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Krivov's question: "Why RDF?"

From: Sandro Hawke <sandro@w3.org>
Date: Wed, 10 Mar 2004 17:27:03 -0500
Message-Id: <200403102227.i2AMR3N3012968@roke.hawke.org>
To: www-webont-wg@w3.org


re: http://lists.w3.org/Archives/Public/public-webont-comments/2004Mar/0020

I provoked some discussion of this matter on the the DAML/EU Joint
Committee list recently.  (The question there being whether or how to
layer a rule language (eg SWRL) on RDF.)

   Peter F. Patel-Schneider:
      I argued long and loud in the W3C WebOnt working group about
      problems that using the RDF syntax caused.  This argument didn't go
      anywhere, so I gave in and created a partial solution for OWL.  

   Sandro Hawke: 
      Do you remember why the WG disagreed with you?

   Peter F. Patel-Schneider:
      Because all Semantic Web langauges have to be same-syntax
      extensions of RDF. 

   Frank van Harmelen: 
      Yes, I must support this. The *only* argument for many WebOnt
      members to accept/put up with the RDF syntax for OWL was
      political pressure (perceived or real) from W3C.

         -- http://www.daml.org/listarchive/joint-committee/1639.html

I wasn't in the WG for those discussion, and I suspect the history
isn't as important as the future.   For people developing a rule
language these are important issues for the future; for this working
group there may be some important explanations or lessons that
can be offered, perhaps in response to Prof. Krivov's question.

Here's a strawman answer:

   > I completely do not understand why RDF is necessary as an
   > intermediate layer between XML and OWL.

   The short answer is that it's not theoretically necessary, but
   after weighing the options and issues, the working group decided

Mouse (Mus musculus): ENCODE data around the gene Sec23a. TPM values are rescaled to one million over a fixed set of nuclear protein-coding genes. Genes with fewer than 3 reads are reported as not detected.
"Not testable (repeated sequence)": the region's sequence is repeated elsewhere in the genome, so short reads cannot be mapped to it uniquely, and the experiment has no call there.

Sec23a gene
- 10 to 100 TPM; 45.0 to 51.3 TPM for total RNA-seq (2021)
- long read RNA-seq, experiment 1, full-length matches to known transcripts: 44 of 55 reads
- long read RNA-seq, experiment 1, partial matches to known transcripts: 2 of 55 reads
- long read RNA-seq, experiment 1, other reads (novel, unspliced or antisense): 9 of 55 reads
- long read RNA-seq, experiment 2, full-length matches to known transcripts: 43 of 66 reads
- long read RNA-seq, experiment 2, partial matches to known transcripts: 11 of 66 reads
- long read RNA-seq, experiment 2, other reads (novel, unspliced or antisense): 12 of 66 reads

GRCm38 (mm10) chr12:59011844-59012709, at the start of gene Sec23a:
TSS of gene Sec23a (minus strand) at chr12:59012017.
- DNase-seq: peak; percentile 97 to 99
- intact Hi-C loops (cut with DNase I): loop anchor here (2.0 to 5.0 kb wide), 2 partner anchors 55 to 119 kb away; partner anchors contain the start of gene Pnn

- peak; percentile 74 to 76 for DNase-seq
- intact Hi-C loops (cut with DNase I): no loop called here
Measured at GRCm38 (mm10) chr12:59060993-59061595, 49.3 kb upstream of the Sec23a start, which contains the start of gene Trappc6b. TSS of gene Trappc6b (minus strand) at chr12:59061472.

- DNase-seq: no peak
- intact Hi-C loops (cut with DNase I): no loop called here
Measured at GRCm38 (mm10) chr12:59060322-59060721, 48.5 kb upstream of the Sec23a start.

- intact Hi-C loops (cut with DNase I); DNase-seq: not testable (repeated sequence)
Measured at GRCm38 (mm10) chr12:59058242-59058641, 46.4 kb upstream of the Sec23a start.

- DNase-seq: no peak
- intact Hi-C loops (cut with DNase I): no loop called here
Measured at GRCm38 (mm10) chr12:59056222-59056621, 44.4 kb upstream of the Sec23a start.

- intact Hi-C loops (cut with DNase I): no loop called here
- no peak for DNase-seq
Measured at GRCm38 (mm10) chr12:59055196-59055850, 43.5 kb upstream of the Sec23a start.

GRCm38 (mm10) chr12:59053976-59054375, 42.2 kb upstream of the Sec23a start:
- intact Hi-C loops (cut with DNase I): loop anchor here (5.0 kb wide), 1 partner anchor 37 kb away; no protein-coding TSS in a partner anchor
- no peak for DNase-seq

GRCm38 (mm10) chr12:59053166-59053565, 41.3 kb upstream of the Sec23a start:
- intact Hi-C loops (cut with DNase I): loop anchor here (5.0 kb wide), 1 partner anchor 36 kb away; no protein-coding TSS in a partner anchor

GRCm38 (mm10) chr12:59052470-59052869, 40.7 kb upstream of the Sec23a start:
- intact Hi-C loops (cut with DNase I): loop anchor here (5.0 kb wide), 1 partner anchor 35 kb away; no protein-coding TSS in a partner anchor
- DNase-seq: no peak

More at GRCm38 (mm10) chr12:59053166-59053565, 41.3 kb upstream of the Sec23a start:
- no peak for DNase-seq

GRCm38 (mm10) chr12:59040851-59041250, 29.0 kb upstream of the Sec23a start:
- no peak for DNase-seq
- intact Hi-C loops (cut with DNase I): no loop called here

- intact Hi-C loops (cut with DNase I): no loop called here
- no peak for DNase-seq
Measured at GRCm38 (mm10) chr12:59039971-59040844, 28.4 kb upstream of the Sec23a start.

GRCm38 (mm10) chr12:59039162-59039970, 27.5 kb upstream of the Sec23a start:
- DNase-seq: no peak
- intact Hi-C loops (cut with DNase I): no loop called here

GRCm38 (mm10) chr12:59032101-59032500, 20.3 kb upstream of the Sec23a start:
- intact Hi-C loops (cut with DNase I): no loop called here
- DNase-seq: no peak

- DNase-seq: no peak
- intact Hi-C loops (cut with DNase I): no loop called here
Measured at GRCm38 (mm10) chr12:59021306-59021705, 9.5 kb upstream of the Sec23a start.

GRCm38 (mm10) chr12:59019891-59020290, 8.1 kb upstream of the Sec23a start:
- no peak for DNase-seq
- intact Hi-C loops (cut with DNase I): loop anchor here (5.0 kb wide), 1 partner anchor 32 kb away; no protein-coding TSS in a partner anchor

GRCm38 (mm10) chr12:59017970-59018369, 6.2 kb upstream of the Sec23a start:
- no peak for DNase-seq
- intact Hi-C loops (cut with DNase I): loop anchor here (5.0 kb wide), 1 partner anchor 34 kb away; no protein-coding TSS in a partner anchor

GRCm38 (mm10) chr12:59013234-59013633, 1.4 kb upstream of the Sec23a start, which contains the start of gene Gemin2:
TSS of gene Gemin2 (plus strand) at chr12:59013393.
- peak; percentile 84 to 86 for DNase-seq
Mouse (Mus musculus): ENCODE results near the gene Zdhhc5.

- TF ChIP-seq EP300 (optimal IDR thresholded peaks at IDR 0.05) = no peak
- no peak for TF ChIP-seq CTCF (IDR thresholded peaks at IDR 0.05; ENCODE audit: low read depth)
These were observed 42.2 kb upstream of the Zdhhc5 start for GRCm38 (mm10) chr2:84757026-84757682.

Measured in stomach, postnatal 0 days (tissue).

that OWL would be most useful for the web community if constructed
   in this way.  The abstract syntax for OWL, or the XML syntax you
   mention, would certainly work for expressing OWL ontologies, but in
   the end they would not support the evolution of the Semantic Web
   quite as well.

   The arguments against they layering are fairly well known, but in
   terms of theoretical challenges and in terms of parsing, as
   explored in "Parsing OWL in RDF/XML" [1].

   On the other hand:

      (1) Relying on RDF poses no additional burden, because the
      properties and classes offered by an OWL ontology are offered
      largely for use in RDF instance data.  This means that
      programmers, software systems, and users working with OWL can be
      expected to be already comfortable with RDF and convinced of its
      value.  OWL users are likely to see RDF as a natural part of
      their system (and visa versa), while XML itself may be
      irrelevant to them.  (This does not justify the OWL syntactic
      layering, but it does help explain why the presence of RDF isn't
      as expensive as it might first seem.)

      (2) RDF users may want to use small bits of OWL that fit
      naturally into their RDF.  Their entire "ontology" may consist
      of an owl:sameAs triple, or one owl:InverseFunctionalProperty
      statement.  Why should they have to switch to another language,
      when these simple bits (like all of RDFS) fit elegantly into
      RDF?  If they go on to define Restrictions and other complex
      forms, there is no sudden jump to a new language, just a gradual
      use of more difficult concepts and constructs.

      (3) RDF systems are expected to become very sophisticated in
      merging data from web data sources, with caching, provenance
      tracking, publish/subscribe features, trust reasoning, etc.
      If OWL ontologies are just more RDF data, they can more easily
      provide these services for the OWL data needed in reasoning
      about the RDF data.

   There may be more arguments, of course.  It's not clear whether
   these are the arguments that swayed the working group when it first
   approached this question.  The group was largely following along a
   path which included RDFS, DAML-ONT, and DAML+OIL, and it may also
   have been influenced by the vision of RDF as the data-bus of
   semantic web [1], but one need not subscribe to these notions to be
   convinced.

   The bottomw line is that we expect certain practical advantages to
   result from this layering approach, and we think they outweigh the
   difficulties in parsing OWL from RDF/XML.  We expect that in due
   course these difficulties will be well understood and few people
   will have to deal with them directly.

   [1] http://www.w3.org/2000/Talks/1206-xml2k-tbl/slide10-0.html

Or something like that.  :-)

    -- sandro
Received on Wednesday, 10 March 2004 17:26:36 GMT

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